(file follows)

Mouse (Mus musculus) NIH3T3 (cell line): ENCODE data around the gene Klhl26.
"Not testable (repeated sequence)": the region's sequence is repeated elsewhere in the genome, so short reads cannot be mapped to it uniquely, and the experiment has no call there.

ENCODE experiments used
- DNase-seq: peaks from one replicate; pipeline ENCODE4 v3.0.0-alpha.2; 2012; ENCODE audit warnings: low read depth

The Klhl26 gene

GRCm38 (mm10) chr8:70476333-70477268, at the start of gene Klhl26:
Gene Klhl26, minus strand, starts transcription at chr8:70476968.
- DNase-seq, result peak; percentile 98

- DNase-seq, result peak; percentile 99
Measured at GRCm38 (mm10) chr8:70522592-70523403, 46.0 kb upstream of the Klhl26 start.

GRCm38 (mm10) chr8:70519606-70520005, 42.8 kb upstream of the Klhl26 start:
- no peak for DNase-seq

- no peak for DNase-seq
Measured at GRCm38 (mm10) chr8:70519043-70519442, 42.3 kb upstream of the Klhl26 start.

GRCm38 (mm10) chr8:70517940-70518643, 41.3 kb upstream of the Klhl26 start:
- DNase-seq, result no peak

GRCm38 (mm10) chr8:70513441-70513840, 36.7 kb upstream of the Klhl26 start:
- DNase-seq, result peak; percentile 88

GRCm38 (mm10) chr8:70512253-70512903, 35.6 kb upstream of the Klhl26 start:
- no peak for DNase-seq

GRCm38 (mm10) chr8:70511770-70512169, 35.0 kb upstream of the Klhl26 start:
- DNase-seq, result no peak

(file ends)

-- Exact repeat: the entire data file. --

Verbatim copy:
Mouse (Mus musculus) NIH3T3 (cell line): ENCODE data around the gene Klhl26.
"Not testable (repeated sequence)": the region's sequence is repeated elsewhere in the genome, so short reads cannot be mapped to it uniquely, and the experiment has no call there.

ENCODE experiments used
- DNase-seq: peaks from one replicate; pipeline ENCODE4 v3.0.0-alpha.2; 2012; ENCODE audit warnings: low read depth

The Klhl26 gene

GRCm38 (mm10) chr8:70476333-70477268, at the start of gene Klhl26:
Gene Klhl26, minus strand, starts transcription at chr8:70476968.
- DNase-seq, result peak; percentile 98

- DNase-seq, result peak; percentile 99
Measured at GRCm38 (mm10) chr8:70522592-70523403, 46.0 kb upstream of the Klhl26 start.

GRCm38 (mm10) chr8:70519606-70520005, 42.8 kb upstream of the Klhl26 start:
- no peak for DNase-seq

- no peak for DNase-seq
Measured at GRCm38 (mm10) chr8:70519043-70519442, 42.3 kb upstream of the Klhl26 start.

GRCm38 (mm10) chr8:70517940-70518643, 41.3 kb upstream of the Klhl26 start:
- DNase-seq, result no peak

GRCm38 (mm10) chr8:70513441-70513840, 36.7 kb upstream of the Klhl26 start:
- DNase-seq, result peak; percentile 88

GRCm38 (mm10) chr8:70512253-70512903, 35.6 kb upstream of the Klhl26 start:
- no peak for DNase-seq

GRCm38 (mm10) chr8:70511770-70512169, 35.0 kb upstream of the Klhl26 start:
- DNase-seq, result no peak